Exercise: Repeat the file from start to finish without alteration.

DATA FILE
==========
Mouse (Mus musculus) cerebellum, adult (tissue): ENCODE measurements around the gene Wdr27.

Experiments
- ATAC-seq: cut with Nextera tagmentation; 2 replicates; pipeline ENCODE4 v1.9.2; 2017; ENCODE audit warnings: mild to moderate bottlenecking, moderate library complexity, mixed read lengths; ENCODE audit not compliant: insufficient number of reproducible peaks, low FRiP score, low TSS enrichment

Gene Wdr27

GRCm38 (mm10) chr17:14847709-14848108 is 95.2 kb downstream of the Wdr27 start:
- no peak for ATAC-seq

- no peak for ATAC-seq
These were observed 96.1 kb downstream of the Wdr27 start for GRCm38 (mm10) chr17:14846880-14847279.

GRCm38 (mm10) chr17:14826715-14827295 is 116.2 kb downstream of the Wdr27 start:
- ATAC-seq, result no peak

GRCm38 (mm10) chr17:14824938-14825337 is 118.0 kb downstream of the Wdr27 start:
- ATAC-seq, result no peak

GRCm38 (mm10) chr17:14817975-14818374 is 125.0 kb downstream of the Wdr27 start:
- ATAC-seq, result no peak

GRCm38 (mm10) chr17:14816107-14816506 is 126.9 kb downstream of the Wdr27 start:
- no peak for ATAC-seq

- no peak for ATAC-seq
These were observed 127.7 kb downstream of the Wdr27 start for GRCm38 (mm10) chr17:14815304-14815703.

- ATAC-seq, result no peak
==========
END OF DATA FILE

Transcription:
Mouse (Mus musculus) cerebellum, adult (tissue): ENCODE measurements around the gene Wdr27.

Experiments
- ATAC-seq: cut with Nextera tagmentation; 2 replicates; pipeline ENCODE4 v1.9.2; 2017; ENCODE audit warnings: mild to moderate bottlenecking, moderate library complexity, mixed read lengths; ENCODE audit not compliant: insufficient number of reproducible peaks, low FRiP score, low TSS enrichment

Gene Wdr27

GRCm38 (mm10) chr17:14847709-14848108 is 95.2 kb downstream of the Wdr27 start:
- no peak for ATAC-seq

- no peak for ATAC-seq
These were observed 96.1 kb downstream of the Wdr27 start for GRCm38 (mm10) chr17:14846880-14847279.

GRCm38 (mm10) chr17:14826715-14827295 is 116.2 kb downstream of the Wdr27 start:
- ATAC-seq, result no peak

GRCm38 (mm10) chr17:14824938-14825337 is 118.0 kb downstream of the Wdr27 start:
- ATAC-seq, result no peak

GRCm38 (mm10) chr17:14817975-14818374 is 125.0 kb downstream of the Wdr27 start:
- ATAC-seq, result no peak

GRCm38 (mm10) chr17:14816107-14816506 is 126.9 kb downstream of the Wdr27 start:
- no peak for ATAC-seq

- no peak for ATAC-seq
These were observed 127.7 kb downstream of the Wdr27 start for GRCm38 (mm10) chr17:14815304-14815703.

- ATAC-seq, result no peak